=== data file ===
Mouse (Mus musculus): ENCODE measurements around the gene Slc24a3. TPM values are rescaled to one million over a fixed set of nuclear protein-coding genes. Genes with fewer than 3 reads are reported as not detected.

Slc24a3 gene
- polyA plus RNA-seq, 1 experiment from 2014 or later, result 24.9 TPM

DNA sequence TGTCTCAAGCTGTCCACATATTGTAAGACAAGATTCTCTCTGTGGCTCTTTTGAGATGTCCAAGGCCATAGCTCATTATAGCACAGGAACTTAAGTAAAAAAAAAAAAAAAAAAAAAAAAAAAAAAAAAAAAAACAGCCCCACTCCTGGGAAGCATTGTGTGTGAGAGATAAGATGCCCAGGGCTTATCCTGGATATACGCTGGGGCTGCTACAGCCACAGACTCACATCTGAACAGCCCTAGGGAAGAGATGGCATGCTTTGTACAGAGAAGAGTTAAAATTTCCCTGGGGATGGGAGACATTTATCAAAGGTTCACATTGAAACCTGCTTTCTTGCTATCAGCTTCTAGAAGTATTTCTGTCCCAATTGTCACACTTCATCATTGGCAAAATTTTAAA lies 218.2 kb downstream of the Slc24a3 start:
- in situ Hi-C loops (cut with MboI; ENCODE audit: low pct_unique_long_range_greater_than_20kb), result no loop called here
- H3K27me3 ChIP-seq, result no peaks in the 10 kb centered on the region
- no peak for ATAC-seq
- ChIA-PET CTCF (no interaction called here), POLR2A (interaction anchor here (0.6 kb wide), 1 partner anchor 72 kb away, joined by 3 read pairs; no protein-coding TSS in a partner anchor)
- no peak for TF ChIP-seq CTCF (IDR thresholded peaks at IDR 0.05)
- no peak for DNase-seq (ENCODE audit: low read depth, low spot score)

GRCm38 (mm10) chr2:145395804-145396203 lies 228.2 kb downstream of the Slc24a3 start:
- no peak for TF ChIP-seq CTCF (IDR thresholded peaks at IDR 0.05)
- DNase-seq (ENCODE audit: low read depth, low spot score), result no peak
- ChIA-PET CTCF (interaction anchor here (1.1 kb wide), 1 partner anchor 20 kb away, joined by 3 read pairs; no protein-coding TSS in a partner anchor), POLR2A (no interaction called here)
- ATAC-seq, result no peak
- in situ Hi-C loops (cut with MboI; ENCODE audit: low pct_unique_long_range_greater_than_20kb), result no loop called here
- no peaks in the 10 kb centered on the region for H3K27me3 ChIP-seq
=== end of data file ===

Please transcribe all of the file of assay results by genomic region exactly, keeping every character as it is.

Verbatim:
Mouse (Mus musculus): ENCODE measurements around the gene Slc24a3. TPM values are rescaled to one million over a fixed set of nuclear protein-coding genes. Genes with fewer than 3 reads are reported as not detected.

Slc24a3 gene
- polyA plus RNA-seq, 1 experiment from 2014 or later, result 24.9 TPM

DNA sequence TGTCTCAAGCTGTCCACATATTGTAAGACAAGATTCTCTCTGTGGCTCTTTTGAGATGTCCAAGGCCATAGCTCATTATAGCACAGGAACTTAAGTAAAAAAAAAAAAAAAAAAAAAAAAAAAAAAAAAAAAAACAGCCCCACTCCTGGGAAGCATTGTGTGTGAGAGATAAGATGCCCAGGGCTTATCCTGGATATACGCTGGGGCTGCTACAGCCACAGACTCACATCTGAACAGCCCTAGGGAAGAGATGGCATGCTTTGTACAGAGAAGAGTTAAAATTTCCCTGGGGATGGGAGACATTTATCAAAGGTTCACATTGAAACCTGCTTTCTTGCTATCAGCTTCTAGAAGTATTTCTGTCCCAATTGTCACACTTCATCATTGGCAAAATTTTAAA lies 218.2 kb downstream of the Slc24a3 start:
- in situ Hi-C loops (cut with MboI; ENCODE audit: low pct_unique_long_range_greater_than_20kb), result no loop called here
- H3K27me3 ChIP-seq, result no peaks in the 10 kb centered on the region
- no peak for ATAC-seq
- ChIA-PET CTCF (no interaction called here), POLR2A (interaction anchor here (0.6 kb wide), 1 partner anchor 72 kb away, joined by 3 read pairs; no protein-coding TSS in a partner anchor)
- no peak for TF ChIP-seq CTCF (IDR thresholded peaks at IDR 0.05)
- no peak for DNase-seq (ENCODE audit: low read depth, low spot score)

GRCm38 (mm10) chr2:145395804-145396203 lies 228.2 kb downstream of the Slc24a3 start:
- no peak for TF ChIP-seq CTCF (IDR thresholded peaks at IDR 0.05)
- DNase-seq (ENCODE audit: low read depth, low spot score), result no peak
- ChIA-PET CTCF (interaction anchor here (1.1 kb wide), 1 partner anchor 20 kb away, joined by 3 read pairs; no protein-coding TSS in a partner anchor), POLR2A (no interaction called here)
- ATAC-seq, result no peak
- in situ Hi-C loops (cut with MboI; ENCODE audit: low pct_unique_long_range_greater_than_20kb), result no loop called here
- no peaks in the 10 kb centered on the region for H3K27me3 ChIP-seq